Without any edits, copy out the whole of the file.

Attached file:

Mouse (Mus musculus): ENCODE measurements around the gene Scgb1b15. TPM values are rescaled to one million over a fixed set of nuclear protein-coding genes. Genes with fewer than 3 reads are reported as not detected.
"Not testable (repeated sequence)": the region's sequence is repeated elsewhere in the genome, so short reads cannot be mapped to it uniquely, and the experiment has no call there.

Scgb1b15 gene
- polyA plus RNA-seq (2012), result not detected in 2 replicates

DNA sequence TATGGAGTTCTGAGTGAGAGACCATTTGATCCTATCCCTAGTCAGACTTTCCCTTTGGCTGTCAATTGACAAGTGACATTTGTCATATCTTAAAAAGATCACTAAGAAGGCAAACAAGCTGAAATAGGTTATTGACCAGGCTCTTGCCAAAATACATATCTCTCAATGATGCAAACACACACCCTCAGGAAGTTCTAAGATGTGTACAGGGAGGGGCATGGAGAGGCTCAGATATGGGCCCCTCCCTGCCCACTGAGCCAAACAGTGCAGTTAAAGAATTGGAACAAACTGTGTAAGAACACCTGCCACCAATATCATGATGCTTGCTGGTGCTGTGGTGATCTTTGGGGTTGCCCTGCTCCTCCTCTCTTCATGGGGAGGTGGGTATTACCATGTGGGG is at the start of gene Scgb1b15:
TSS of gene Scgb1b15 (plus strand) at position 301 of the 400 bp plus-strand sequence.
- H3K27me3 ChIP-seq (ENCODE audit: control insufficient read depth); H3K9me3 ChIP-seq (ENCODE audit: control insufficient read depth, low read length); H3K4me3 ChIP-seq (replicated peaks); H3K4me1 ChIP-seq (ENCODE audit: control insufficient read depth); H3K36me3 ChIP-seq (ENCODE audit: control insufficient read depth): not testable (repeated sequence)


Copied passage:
Mouse (Mus musculus): ENCODE measurements around the gene Scgb1b15. TPM values are rescaled to one million over a fixed set of nuclear protein-coding genes. Genes with fewer than 3 reads are reported as not detected.
"Not testable (repeated sequence)": the region's sequence is repeated elsewhere in the genome, so short reads cannot be mapped to it uniquely, and the experiment has no call there.

Scgb1b15 gene
- polyA plus RNA-seq (2012), result not detected in 2 replicates

DNA sequence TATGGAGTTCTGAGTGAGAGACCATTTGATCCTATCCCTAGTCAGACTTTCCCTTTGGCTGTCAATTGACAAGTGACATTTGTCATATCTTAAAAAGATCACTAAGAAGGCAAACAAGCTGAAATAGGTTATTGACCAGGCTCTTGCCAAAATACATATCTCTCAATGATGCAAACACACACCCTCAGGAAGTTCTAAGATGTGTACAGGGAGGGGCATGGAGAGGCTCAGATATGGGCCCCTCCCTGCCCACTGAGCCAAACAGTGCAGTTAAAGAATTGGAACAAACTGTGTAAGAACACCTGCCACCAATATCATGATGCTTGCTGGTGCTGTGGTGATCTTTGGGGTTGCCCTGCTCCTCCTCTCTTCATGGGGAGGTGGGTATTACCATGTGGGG is at the start of gene Scgb1b15:
TSS of gene Scgb1b15 (plus strand) at position 301 of the 400 bp plus-strand sequence.
- H3K27me3 ChIP-seq (ENCODE audit: control insufficient read depth); H3K9me3 ChIP-seq (ENCODE audit: control insufficient read depth, low read length); H3K4me3 ChIP-seq (replicated peaks); H3K4me1 ChIP-seq (ENCODE audit: control insufficient read depth); H3K36me3 ChIP-seq (ENCODE audit: control insufficient read depth): not testable (repeated sequence)